The Environmental Protection Agency of Liberia (EPA), the country’s sole environmental regulatory agency has fined the Liberia Electricity Corporation (LEC) US$ 10,000 for possessing a banned chemical, which poses threats to human health in violation of the Environmental Protection and Management Law of Liberia (EPML).
Authorities of the EPA have mandated the management of LEC to pay the US$ 10,000 fine into government revenue at the Liberian Revenue Authority (LRA) within 72 hours and present official payment receipt to the EPA.
EPA Executive Director and CEO, Dr. Nathaniel T. Blama, Sr. said in 2019, LEC requested the intervention of the EPA regarding the overwhelming nature of waste at its facility on Bushrod Island.
He said, responding to the request, a technical team consisting relevant staff of the EPA conducted a thorough inspection of the facility and identified various waste stream including faulty transformers, used HFO and LFO, asbestos, metal scraps and other general wastes.
According to him, a communication was sent to LEC last January detailing appropriate disposal procedure, which included the hiring of a waste service provider to dispose the waste stream.
The LEC was also asked to develop and provide an Environmental Management Plan (EMP) for the safe disposal of the identified waste stream.
He disclosed that LEC failed to comply, but instead hired the services of EDGAIL Inc. a licensed hazardous waste service provider to dispose of the faulty transformers without doing due diligence in accordance with the law.
“Immediately after receiving the tip-off, the EPA communicated with both LEC and EDGAIL to cease all activities regarding the faulty transformers and present all relevant documentations (quantity, specification or type, chain of custody and protocol or disposal plan),” Dr. Blama said.
On January 3, 2020, a team of technicians from the EPA was dispatched to LEC office on Bushrod Island to quantify the faulty transformers and collect random oil samples from different brands of faulty transformers to test for a banned substance called poly-chlorinated biphenyls (PCBs).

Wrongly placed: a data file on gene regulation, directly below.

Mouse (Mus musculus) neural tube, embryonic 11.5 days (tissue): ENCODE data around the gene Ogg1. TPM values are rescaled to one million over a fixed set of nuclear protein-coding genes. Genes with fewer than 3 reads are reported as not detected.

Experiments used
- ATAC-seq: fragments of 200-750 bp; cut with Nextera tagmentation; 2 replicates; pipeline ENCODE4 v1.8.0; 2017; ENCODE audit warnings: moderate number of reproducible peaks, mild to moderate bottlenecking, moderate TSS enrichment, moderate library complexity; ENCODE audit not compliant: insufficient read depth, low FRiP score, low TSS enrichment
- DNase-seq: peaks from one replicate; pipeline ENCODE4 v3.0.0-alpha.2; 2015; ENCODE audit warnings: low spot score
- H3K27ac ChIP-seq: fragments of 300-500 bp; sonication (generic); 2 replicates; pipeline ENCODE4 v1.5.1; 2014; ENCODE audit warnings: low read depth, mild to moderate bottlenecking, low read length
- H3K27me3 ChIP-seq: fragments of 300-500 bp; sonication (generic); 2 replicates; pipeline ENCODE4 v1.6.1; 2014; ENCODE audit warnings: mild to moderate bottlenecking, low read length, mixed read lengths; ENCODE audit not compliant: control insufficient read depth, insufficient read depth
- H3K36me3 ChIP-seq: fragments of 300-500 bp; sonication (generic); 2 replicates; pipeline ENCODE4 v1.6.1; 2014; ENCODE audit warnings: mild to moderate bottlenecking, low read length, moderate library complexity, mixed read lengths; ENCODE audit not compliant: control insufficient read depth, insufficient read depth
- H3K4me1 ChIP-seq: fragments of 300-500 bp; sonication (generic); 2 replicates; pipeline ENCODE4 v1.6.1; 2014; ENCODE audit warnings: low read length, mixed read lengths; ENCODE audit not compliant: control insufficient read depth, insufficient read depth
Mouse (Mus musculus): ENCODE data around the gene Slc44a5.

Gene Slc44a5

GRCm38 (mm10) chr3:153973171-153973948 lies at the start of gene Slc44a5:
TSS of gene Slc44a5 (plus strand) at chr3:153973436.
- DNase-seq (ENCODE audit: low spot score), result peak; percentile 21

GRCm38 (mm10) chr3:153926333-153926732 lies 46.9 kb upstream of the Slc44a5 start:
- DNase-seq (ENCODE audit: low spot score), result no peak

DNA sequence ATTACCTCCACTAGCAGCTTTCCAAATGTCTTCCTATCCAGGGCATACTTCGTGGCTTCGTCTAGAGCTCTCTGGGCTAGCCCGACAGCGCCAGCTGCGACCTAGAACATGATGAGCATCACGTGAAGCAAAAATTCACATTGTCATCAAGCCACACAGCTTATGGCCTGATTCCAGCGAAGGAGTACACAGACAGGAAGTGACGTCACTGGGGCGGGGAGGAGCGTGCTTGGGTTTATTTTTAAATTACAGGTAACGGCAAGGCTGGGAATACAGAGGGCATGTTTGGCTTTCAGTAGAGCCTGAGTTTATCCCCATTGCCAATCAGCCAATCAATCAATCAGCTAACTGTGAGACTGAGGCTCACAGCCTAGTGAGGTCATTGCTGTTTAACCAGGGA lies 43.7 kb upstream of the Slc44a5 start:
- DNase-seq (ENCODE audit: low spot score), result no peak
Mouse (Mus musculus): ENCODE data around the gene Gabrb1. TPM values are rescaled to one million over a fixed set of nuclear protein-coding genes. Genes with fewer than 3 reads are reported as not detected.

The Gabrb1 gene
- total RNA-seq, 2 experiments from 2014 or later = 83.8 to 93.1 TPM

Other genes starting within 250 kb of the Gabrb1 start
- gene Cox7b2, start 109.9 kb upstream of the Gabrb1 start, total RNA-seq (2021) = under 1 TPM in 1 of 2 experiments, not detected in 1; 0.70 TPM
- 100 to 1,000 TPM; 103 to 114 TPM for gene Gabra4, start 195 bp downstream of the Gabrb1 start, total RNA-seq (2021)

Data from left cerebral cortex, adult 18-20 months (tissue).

“The team arrived at LEC premises and, in the presence of LEC and EDGAIL representatives, collected oil samples from five brands of transformers. The oil samples were transported to the Environmental Research and Standards Laboratory in Sinkor for Qualitative Analysis consistent with standard analytical protocols. The results of the analyses showed that two of the five transformer brands tested positive for PCBs,” Dr. Blama disclosed.
PCBS were formerly used as coolants and lubricants in transformers, capacitors and other electrical equipment because they have high dielectric strength, are good insulators and are not flammable.
They are, however, banned worldwide due to evidence of their harmful impact to the environment and human health.
PCBs can be released into the environment through spills, leaks from electrical and other equipment, and improper disposal and storage. Once in the environment, PCBs can be transported long distances and they bind strongly to soil and sediment so they tend to be persistent in the environment and in the food chain.
Studies of PCBs in humans have found increased rates of cancer in different organs (skin, liver, gall bladder etc.).
Section 63 (1) of the Environmental Protection and Management Law of Liberia (EMPL) requires all persons carrying out undertakings which discharge pollutants into the environment to submit on demand, accurate information about the quality and quantity of such effluent or other pollutants, the release said.
The management of LEC failed to test and declare the quality of the transformer oil before opening a bid process for disposal. LEC also failed to present an EMP for the disposal.
Additionally, section 56 “spillers liability’ prohibits the discharge of hazardous substances into the environment and holds the “polluters” liable for said pollution.
LEC has been advised to quantify, isolate and disposed of the substance in accordance with the national provisions and the norms of the Stockholm Convention on Persistent Organic Pollutants, of which Liberia is a party.
EDGAIL INC has also been fined US$ 2,500 for its failure to notify the EPA prior to the removal of some of the transformer in violation of section 55.4 of the EPML).
The company also failed to present a management plan in violation of Environmental Social Impact Assessment (ESIA) guidelines and operating from an unpermitted site in violation of section 64.2 of the EPML.
EDGAIL INC. has been advised to work with the relevant staff of the EPA to quarantined the PCB contaminated oil and commence a swift restoration of the affected site.
Meanwhile, the EPA has reassured the general public of its commitment to ensuring a clean, healthy and safe environment for this and future generation.